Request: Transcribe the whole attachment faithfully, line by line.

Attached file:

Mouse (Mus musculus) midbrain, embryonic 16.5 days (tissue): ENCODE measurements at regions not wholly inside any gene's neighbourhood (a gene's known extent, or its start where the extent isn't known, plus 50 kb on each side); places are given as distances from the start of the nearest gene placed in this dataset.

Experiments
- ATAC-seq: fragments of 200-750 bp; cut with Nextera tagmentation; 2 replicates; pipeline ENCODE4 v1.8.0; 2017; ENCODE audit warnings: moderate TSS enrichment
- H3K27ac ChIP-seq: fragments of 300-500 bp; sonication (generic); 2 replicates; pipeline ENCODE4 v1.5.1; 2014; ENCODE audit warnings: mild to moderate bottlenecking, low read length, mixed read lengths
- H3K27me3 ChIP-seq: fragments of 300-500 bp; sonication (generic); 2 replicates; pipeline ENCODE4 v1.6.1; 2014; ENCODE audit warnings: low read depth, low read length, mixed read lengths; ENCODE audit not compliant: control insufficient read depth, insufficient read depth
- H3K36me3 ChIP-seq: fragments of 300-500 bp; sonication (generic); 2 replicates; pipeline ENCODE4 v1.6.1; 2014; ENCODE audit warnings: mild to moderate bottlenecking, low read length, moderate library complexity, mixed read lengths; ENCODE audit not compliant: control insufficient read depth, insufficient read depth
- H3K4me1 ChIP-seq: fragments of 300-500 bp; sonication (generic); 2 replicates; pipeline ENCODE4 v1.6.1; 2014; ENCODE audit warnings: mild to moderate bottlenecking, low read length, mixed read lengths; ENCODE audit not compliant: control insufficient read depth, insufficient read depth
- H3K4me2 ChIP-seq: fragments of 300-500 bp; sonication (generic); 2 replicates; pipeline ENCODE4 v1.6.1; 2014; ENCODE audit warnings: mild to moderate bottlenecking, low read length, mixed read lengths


Mouse (Mus musculus) midbrain, embryonic 16.5 days (tissue): ENCODE measurements at regions not wholly inside any gene's neighbourhood (a gene's known extent, or its start where the extent isn't known, plus 50 kb on each side); places are given as distances from the start of the nearest gene placed in this dataset.

Experiments
- ATAC-seq: fragments of 200-750 bp; cut with Nextera tagmentation; 2 replicates; pipeline ENCODE4 v1.8.0; 2017; ENCODE audit warnings: moderate TSS enrichment
- H3K27ac ChIP-seq: fragments of 300-500 bp; sonication (generic); 2 replicates; pipeline ENCODE4 v1.5.1; 2014; ENCODE audit warnings: mild to moderate bottlenecking, low read length, mixed read lengths
- H3K27me3 ChIP-seq: fragments of 300-500 bp; sonication (generic); 2 replicates; pipeline ENCODE4 v1.6.1; 2014; ENCODE audit warnings: low read depth, low read length, mixed read lengths; ENCODE audit not compliant: control insufficient read depth, insufficient read depth
- H3K36me3 ChIP-seq: fragments of 300-500 bp; sonication (generic); 2 replicates; pipeline ENCODE4 v1.6.1; 2014; ENCODE audit warnings: mild to moderate bottlenecking, low read length, moderate library complexity, mixed read lengths; ENCODE audit not compliant: control insufficient read depth, insufficient read depth
- H3K4me1 ChIP-seq: fragments of 300-500 bp; sonication (generic); 2 replicates; pipeline ENCODE4 v1.6.1; 2014; ENCODE audit warnings: mild to moderate bottlenecking, low read length, mixed read lengths; ENCODE audit not compliant: control insufficient read depth, insufficient read depth
- H3K4me2 ChIP-seq: fragments of 300-500 bp; sonication (generic); 2 replicates; pipeline ENCODE4 v1.6.1; 2014; ENCODE audit warnings: mild to moderate bottlenecking, low read length, mixed read lengths